We could not have said it better ourselves! Evolutionists do not know how the brain evolved. Nor do they possess much understanding about how the brain acquires and stores information, in spite of decades of intensive research. Mayr readily admitted: “The synapses, for instance, apparently play an important role in memory retention, but how they do so is almost entirely unknown” (2001, p. 252). Similarly, evolutionists do not know how the brain creates consciousness (a subject we will examine in an in-depth fashion in future installments). Yet the leading candidate to serve as a potential evolutionary explanation for the mind (and then, ultimately, consciousness) is, perhaps somewhat conspicuously, the brain. Some (like MIT psychologist Steven Pinker and his colleagues) believe that the brain evolved its specific regions with a purpose (if you will pardon the pun) “in mind.” Others, like Stephen Jay Gould and his cohorts, have suggested that, to quote Ornstein, “structures that evolved for one purpose later changed their function” and gave rise to consciousness (1991, p. 33). Not much agreement here, to be sure.
But there is one place where a consensus does exist. Monroe Strickberger, in his textbook,Evolution, put it like this: “[A]lthough we do not yet know the precise relationship between the matter of the brain (neurons, synapses, and so on) and the thoughts and feelings it produces, that such a relationship exists is no mystery” (2000, p. 56, parenthetical item in orig., emp. added). That a relationship between brain, mind, and consciousness exists may be “no mystery.” But why and how that relationship exists, certainly is!
Perhaps it is because of the mystery that surrounds the various functions and attributes of the brain that, as our knowledge of the brain has multiplied in what sometimes seems to be almost a geometric progression, it is becoming increasingly popular to “downplay” the extreme complexity of the brain itself—no doubt in the hope that the general populace will begin to think like this: “Well, if the once-impenetrable fortress of humanity that is the human brain has now been breached and explained by science, then we have answered evolution’s most critical problem!” Nice sentiment, to be sure—but not anywhere close to the truth.
Attempts to minimize the brain’s amazing abilities have become rather commonplace, it seems. Consider just one example. In an article on mind/body problems titled “The Power of Mood” that he authored for the January 20, 2003 issue of Time magazine, Michael D. Lemonick commented:
The brain, after all, is only another organ, and it operates on the same biochemical principles as the thyroid or the spleen. What we experience as feelings, good or bad, are at the cellular level no more than a complex interaction of chemicals and electrical activity (2003a, 161:66, emp. added).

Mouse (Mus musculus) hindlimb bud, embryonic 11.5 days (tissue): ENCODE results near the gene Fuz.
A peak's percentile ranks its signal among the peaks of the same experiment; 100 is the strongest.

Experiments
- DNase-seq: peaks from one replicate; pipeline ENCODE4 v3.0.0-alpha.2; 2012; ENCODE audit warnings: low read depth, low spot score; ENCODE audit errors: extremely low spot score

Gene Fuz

In the introductory article (“Your Mind, Your Body”) he wrote to accompany the feature articles in that same issue of Time, Lemonick went on to suggest:
Mind and body, psychologists and neurologists now agree, aren’t that different. The brain is just another organ, albeit more intricate than the rest. ...Scientists are also learning something else. Not only is the mind like the rest of the body, but the well-being of one is intimately intertwined with that of the other. This makes sense because they share the same systems—nervous, circulatory, endocrine and immune (2003b, 161:63, emp. added).
Russell Stannard, in The God Experiment: Can Science Prove the Existence of God?, wrote:
It is a widely held assumption that nothing goes on in the brain that is markedly different from what happens in inanimate matter. Although the processes occurring in the brain are undoubtedly more intricate because of the extreme complexity of the physical structure, they are nevertheless all to be held accountable for—in principle—through the operation of the well-established laws of nature (2000, p. 45, emp. added).
The human brain. LifeART image copyright (2003) Lippincott Williams & Wilkins. All rights reserved. Used by permission.
Tufts University philosopher Daniel Dennett, in an interview on this very subject, said matter-of-factly: “The mind is somehow nothing but a physical phenomenon. In short, the mind is the brain...” (as quoted in Lewin, 1992, p. 157, emp. added). Nuland took the same approach.
The mind is a man-made concept, a way to categorize and contemplate the manifestations of certain physical and chemical actions that occur chiefly in the brain. It is a product of anatomic development and physiologic functioning. What we call the mind is an activity, made up of a totality of the innumerable constituent activities of which it is composed, brought to awareness by the brain. The brain is the chief organ of the mind, but not its only one. In a sense, every cell and molecule in the body is a part of the mind, and every organ contributes to it. The living body and its mind are one—the mind is a property of the body (1997, p. 349, emp. added).
In The Astonishing Hypothesis, Francis Crick even went so far as to suggest that it soon may be possible to identify specific neurons in the brain that cause consciousness. He asserted that, eventually, all mind processes, including consciousness, will be explicable as nothing more than the firing of neurons—i.e., in terms of interactions between atoms and molecules (1994, pp. 3, 259). Steven Pinker is on record as stating: “Nothing in the mind exists except as neural activity” (1997b, emp. added). B.A. Farrel announced bluntly: “A human being is a modulator of pulse frequencies, and nothing more” (as quoted in Allan, 1989, p. 63). Or, as Jerome Elbert put it: “I do maintain that ‘mental events can be reduced to brain events’ ” (2000, p. 265, emp. in org.). He then predicted:
Science will probably succeed in describing how our consciousness arises from natural processes. It will probably explain how thinking, reasoning, emotions, motivations, and intuition function as a result of the activity of the brain, and as a result of the brain interacting with the rest of the body and the outside world (p. 268).